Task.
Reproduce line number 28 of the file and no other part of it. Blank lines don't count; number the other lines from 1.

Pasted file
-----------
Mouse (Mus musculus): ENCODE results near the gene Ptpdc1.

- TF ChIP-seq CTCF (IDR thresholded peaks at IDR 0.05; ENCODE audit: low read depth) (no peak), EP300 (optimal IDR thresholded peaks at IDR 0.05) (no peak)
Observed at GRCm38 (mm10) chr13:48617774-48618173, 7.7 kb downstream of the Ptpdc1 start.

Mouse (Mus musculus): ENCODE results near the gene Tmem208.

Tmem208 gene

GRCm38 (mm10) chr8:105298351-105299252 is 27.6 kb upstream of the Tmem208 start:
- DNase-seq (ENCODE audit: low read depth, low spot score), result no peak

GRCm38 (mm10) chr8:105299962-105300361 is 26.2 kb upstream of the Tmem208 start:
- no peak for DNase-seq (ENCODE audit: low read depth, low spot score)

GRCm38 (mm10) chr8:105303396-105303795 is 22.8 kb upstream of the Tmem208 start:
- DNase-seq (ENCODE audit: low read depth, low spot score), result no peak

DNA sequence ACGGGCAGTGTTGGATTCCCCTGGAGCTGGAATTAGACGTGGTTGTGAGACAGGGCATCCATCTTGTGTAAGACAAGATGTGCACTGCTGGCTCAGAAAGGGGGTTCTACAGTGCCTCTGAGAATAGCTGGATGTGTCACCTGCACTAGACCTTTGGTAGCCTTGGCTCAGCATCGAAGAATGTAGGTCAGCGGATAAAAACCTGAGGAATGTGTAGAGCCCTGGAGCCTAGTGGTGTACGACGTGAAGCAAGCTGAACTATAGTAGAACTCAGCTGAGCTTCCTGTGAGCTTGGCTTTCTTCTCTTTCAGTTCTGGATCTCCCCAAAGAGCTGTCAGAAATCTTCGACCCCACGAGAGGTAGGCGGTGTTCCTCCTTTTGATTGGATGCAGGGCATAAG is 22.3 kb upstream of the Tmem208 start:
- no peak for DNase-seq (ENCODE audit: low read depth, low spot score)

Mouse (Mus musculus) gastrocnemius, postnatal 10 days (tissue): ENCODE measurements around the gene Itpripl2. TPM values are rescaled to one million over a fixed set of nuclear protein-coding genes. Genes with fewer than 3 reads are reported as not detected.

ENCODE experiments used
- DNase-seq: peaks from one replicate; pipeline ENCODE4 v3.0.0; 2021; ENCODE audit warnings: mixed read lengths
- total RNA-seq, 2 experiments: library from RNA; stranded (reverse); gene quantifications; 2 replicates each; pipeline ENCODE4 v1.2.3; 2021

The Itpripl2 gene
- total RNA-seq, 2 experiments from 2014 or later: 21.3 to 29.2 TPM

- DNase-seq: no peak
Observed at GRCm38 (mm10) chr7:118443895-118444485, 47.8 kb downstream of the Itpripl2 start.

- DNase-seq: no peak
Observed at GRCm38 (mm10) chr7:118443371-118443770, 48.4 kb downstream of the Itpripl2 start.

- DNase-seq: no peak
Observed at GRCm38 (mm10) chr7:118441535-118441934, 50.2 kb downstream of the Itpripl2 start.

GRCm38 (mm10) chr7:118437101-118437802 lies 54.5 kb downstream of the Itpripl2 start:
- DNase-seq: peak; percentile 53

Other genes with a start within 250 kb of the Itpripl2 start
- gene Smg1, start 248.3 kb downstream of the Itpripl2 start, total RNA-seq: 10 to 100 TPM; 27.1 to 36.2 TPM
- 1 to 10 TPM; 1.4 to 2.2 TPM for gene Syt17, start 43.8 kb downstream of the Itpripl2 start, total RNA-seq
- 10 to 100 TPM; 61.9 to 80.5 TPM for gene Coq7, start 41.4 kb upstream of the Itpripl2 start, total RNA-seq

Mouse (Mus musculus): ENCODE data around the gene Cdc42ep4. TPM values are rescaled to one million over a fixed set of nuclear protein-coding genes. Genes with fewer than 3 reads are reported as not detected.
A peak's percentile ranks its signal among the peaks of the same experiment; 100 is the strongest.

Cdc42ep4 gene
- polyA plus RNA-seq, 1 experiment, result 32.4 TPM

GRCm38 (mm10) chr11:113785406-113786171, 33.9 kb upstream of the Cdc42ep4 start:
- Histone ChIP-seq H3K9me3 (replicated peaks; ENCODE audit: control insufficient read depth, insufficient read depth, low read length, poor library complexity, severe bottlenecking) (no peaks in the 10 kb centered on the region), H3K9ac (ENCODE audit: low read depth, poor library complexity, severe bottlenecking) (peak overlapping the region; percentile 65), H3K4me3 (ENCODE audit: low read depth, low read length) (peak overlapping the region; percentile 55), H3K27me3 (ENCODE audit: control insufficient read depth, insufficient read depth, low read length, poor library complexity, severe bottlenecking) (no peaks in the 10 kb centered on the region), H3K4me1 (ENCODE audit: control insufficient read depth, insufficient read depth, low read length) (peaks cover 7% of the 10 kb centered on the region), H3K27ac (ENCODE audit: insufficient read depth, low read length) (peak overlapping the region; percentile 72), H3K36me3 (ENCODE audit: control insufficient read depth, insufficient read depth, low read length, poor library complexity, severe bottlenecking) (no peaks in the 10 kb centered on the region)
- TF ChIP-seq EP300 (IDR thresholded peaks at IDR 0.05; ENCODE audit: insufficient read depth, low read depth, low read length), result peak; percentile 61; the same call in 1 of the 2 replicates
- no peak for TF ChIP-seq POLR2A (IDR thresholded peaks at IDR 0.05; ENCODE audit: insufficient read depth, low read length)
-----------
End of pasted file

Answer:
Other genes with a start within 250 kb of the Itpripl2 start